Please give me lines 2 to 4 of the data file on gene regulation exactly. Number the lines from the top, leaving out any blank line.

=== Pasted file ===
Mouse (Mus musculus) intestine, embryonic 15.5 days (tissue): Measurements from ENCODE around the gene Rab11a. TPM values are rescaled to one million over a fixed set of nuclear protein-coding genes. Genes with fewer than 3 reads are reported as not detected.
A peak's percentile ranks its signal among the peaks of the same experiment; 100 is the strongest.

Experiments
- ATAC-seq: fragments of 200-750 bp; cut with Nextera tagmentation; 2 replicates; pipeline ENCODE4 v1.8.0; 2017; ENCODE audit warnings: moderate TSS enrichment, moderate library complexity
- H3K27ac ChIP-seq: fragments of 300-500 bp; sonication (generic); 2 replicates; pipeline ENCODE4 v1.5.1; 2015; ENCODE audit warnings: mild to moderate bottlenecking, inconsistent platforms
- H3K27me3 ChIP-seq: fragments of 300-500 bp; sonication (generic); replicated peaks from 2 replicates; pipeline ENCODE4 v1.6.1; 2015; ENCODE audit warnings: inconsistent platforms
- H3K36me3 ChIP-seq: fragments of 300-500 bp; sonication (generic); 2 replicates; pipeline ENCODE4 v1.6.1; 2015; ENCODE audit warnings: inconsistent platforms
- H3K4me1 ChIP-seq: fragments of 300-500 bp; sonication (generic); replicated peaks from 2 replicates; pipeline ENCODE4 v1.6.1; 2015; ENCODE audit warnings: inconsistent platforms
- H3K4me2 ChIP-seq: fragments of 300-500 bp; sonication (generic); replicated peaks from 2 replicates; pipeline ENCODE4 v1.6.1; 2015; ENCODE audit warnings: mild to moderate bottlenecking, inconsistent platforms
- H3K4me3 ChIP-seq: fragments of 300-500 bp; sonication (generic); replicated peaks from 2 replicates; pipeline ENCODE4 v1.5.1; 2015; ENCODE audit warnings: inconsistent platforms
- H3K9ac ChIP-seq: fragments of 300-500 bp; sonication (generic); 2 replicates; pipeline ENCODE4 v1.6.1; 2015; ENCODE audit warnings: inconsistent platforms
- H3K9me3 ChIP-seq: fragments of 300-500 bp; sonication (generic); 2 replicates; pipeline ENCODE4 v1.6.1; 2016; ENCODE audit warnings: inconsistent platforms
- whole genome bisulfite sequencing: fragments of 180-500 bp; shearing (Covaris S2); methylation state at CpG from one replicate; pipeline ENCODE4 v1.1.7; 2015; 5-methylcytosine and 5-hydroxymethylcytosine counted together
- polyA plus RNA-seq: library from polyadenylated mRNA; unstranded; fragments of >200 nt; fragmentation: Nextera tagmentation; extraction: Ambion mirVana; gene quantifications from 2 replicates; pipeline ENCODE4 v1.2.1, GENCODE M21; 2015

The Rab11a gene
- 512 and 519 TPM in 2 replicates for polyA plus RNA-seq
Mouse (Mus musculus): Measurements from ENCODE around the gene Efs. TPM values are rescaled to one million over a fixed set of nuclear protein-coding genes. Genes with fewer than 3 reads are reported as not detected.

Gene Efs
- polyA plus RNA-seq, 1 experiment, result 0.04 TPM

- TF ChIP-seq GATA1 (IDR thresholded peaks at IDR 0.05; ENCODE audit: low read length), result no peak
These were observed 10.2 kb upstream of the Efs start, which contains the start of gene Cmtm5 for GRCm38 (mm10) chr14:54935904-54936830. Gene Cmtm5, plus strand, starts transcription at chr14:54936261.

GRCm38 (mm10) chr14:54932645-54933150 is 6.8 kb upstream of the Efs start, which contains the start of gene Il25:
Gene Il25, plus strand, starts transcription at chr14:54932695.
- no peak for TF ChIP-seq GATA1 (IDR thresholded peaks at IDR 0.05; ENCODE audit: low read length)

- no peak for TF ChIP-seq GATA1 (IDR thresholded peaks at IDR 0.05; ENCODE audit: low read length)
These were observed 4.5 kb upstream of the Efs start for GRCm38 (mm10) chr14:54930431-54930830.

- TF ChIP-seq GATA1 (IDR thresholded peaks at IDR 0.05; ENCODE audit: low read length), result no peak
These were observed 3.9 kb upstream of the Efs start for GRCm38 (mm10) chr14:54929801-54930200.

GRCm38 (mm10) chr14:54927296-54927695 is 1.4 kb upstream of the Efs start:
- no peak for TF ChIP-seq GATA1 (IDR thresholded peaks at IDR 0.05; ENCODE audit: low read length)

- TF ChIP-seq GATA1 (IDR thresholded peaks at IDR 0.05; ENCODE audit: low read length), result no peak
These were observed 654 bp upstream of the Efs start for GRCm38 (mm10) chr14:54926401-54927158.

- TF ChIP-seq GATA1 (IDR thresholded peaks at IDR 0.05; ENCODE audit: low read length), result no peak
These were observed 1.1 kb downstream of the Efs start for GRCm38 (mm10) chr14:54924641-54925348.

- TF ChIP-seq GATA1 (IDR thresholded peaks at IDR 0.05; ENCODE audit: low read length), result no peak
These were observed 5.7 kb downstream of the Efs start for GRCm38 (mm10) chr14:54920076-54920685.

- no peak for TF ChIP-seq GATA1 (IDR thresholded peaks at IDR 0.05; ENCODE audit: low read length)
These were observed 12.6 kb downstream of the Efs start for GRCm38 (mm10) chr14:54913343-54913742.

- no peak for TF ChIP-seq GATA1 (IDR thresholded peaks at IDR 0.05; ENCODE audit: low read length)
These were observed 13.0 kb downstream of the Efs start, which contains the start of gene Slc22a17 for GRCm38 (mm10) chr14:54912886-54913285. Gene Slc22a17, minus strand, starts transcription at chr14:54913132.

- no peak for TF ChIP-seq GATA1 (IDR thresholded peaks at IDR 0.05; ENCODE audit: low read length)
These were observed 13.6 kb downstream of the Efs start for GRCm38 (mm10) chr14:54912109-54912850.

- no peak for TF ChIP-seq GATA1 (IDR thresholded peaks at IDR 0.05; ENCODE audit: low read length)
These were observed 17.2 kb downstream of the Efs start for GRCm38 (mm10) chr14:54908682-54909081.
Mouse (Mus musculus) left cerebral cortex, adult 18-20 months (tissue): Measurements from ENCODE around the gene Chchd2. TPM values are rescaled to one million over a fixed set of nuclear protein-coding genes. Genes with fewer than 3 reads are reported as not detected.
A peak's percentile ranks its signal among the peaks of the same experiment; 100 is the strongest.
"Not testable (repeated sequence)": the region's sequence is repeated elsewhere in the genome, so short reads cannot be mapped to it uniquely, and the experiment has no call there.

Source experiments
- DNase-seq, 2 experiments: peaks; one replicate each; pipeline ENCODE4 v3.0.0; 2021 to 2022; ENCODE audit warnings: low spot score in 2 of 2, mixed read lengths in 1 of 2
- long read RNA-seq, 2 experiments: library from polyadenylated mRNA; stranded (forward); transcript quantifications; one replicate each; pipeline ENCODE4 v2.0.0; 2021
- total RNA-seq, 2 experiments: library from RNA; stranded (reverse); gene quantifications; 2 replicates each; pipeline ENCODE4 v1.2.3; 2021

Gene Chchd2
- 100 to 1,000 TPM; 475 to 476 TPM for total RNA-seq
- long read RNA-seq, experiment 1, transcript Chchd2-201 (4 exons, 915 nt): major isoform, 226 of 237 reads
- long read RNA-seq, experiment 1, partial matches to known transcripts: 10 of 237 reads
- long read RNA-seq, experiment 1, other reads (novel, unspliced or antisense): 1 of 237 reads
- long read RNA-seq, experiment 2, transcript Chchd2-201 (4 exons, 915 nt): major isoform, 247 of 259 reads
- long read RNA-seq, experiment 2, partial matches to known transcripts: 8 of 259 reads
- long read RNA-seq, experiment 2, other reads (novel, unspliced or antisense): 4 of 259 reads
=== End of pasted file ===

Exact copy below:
A peak's percentile ranks its signal among the peaks of the same experiment; 100 is the strongest.

Experiments
- ATAC-seq: fragments of 200-750 bp; cut with Nextera tagmentation; 2 replicates; pipeline ENCODE4 v1.8.0; 2017; ENCODE audit warnings: moderate TSS enrichment, moderate library complexity